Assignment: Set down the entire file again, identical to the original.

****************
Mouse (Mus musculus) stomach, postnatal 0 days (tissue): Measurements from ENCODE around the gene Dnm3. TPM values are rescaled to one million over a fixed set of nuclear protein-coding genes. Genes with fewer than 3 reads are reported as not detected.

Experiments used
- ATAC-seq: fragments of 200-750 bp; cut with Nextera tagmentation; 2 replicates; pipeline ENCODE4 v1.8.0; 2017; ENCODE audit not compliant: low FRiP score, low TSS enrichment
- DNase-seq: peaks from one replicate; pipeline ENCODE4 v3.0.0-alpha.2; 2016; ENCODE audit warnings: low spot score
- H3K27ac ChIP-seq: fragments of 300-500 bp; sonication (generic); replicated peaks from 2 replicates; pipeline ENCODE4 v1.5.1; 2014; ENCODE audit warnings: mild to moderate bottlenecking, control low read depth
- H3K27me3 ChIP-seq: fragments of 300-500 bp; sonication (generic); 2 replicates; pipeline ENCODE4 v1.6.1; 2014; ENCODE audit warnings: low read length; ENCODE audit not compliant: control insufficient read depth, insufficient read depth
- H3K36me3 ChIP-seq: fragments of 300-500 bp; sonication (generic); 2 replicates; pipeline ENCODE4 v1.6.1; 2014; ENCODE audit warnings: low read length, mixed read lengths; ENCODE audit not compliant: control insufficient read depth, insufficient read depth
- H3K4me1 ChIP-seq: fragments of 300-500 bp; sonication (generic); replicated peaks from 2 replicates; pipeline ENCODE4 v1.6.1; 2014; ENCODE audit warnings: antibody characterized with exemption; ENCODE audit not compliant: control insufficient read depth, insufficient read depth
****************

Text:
Mouse (Mus musculus) stomach, postnatal 0 days (tissue): Measurements from ENCODE around the gene Dnm3. TPM values are rescaled to one million over a fixed set of nuclear protein-coding genes. Genes with fewer than 3 reads are reported as not detected.

Experiments used
- ATAC-seq: fragments of 200-750 bp; cut with Nextera tagmentation; 2 replicates; pipeline ENCODE4 v1.8.0; 2017; ENCODE audit not compliant: low FRiP score, low TSS enrichment
- DNase-seq: peaks from one replicate; pipeline ENCODE4 v3.0.0-alpha.2; 2016; ENCODE audit warnings: low spot score
- H3K27ac ChIP-seq: fragments of 300-500 bp; sonication (generic); replicated peaks from 2 replicates; pipeline ENCODE4 v1.5.1; 2014; ENCODE audit warnings: mild to moderate bottlenecking, control low read depth
- H3K27me3 ChIP-seq: fragments of 300-500 bp; sonication (generic); 2 replicates; pipeline ENCODE4 v1.6.1; 2014; ENCODE audit warnings: low read length; ENCODE audit not compliant: control insufficient read depth, insufficient read depth
- H3K36me3 ChIP-seq: fragments of 300-500 bp; sonication (generic); 2 replicates; pipeline ENCODE4 v1.6.1; 2014; ENCODE audit warnings: low read length, mixed read lengths; ENCODE audit not compliant: control insufficient read depth, insufficient read depth
- H3K4me1 ChIP-seq: fragments of 300-500 bp; sonication (generic); replicated peaks from 2 replicates; pipeline ENCODE4 v1.6.1; 2014; ENCODE audit warnings: antibody characterized with exemption; ENCODE audit not compliant: control insufficient read depth, insufficient read depth